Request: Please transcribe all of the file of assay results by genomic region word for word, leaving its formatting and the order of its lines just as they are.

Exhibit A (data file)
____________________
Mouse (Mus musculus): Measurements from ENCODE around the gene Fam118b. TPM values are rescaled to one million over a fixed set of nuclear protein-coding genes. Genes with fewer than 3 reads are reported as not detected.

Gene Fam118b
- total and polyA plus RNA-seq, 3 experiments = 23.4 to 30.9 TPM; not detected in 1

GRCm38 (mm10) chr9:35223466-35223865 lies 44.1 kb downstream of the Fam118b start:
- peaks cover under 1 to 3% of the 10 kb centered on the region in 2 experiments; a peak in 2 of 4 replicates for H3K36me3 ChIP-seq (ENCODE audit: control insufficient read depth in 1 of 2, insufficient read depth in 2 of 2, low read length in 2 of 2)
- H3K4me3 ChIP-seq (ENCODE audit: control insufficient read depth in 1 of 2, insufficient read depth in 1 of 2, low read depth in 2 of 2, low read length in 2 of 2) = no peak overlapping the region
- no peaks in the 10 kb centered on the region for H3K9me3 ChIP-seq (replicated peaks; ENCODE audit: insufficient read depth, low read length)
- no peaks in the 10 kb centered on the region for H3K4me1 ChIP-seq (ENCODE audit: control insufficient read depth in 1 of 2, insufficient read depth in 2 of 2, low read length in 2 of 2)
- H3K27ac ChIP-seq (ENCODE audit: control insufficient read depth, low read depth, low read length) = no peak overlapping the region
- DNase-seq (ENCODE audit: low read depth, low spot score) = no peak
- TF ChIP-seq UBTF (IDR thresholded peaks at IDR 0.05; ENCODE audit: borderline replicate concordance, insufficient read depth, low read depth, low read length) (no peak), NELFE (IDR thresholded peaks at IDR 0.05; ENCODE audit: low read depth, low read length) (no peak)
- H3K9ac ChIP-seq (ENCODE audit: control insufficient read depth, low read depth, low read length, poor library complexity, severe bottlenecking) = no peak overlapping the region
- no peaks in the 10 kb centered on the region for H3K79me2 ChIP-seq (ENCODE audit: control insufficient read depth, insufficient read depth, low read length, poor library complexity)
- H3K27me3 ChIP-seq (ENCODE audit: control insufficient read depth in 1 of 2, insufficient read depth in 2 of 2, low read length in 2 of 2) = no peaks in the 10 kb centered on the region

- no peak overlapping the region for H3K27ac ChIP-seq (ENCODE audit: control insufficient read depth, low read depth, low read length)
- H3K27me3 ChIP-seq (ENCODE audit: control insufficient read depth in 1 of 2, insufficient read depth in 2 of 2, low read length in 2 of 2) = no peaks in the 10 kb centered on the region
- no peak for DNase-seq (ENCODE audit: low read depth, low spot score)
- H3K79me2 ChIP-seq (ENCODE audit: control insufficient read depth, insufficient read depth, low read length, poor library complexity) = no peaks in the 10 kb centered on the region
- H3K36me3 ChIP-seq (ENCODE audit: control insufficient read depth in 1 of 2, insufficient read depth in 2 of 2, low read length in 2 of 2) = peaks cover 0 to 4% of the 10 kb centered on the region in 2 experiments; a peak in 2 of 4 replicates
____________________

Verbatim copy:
Mouse (Mus musculus): Measurements from ENCODE around the gene Fam118b. TPM values are rescaled to one million over a fixed set of nuclear protein-coding genes. Genes with fewer than 3 reads are reported as not detected.

Gene Fam118b
- total and polyA plus RNA-seq, 3 experiments = 23.4 to 30.9 TPM; not detected in 1

GRCm38 (mm10) chr9:35223466-35223865 lies 44.1 kb downstream of the Fam118b start:
- peaks cover under 1 to 3% of the 10 kb centered on the region in 2 experiments; a peak in 2 of 4 replicates for H3K36me3 ChIP-seq (ENCODE audit: control insufficient read depth in 1 of 2, insufficient read depth in 2 of 2, low read length in 2 of 2)
- H3K4me3 ChIP-seq (ENCODE audit: control insufficient read depth in 1 of 2, insufficient read depth in 1 of 2, low read depth in 2 of 2, low read length in 2 of 2) = no peak overlapping the region
- no peaks in the 10 kb centered on the region for H3K9me3 ChIP-seq (replicated peaks; ENCODE audit: insufficient read depth, low read length)
- no peaks in the 10 kb centered on the region for H3K4me1 ChIP-seq (ENCODE audit: control insufficient read depth in 1 of 2, insufficient read depth in 2 of 2, low read length in 2 of 2)
- H3K27ac ChIP-seq (ENCODE audit: control insufficient read depth, low read depth, low read length) = no peak overlapping the region
- DNase-seq (ENCODE audit: low read depth, low spot score) = no peak
- TF ChIP-seq UBTF (IDR thresholded peaks at IDR 0.05; ENCODE audit: borderline replicate concordance, insufficient read depth, low read depth, low read length) (no peak), NELFE (IDR thresholded peaks at IDR 0.05; ENCODE audit: low read depth, low read length) (no peak)
- H3K9ac ChIP-seq (ENCODE audit: control insufficient read depth, low read depth, low read length, poor library complexity, severe bottlenecking) = no peak overlapping the region
- no peaks in the 10 kb centered on the region for H3K79me2 ChIP-seq (ENCODE audit: control insufficient read depth, insufficient read depth, low read length, poor library complexity)
- H3K27me3 ChIP-seq (ENCODE audit: control insufficient read depth in 1 of 2, insufficient read depth in 2 of 2, low read length in 2 of 2) = no peaks in the 10 kb centered on the region

- no peak overlapping the region for H3K27ac ChIP-seq (ENCODE audit: control insufficient read depth, low read depth, low read length)
- H3K27me3 ChIP-seq (ENCODE audit: control insufficient read depth in 1 of 2, insufficient read depth in 2 of 2, low read length in 2 of 2) = no peaks in the 10 kb centered on the region
- no peak for DNase-seq (ENCODE audit: low read depth, low spot score)
- H3K79me2 ChIP-seq (ENCODE audit: control insufficient read depth, insufficient read depth, low read length, poor library complexity) = no peaks in the 10 kb centered on the region
- H3K36me3 ChIP-seq (ENCODE audit: control insufficient read depth in 1 of 2, insufficient read depth in 2 of 2, low read length in 2 of 2) = peaks cover 0 to 4% of the 10 kb centered on the region in 2 experiments; a peak in 2 of 4 replicates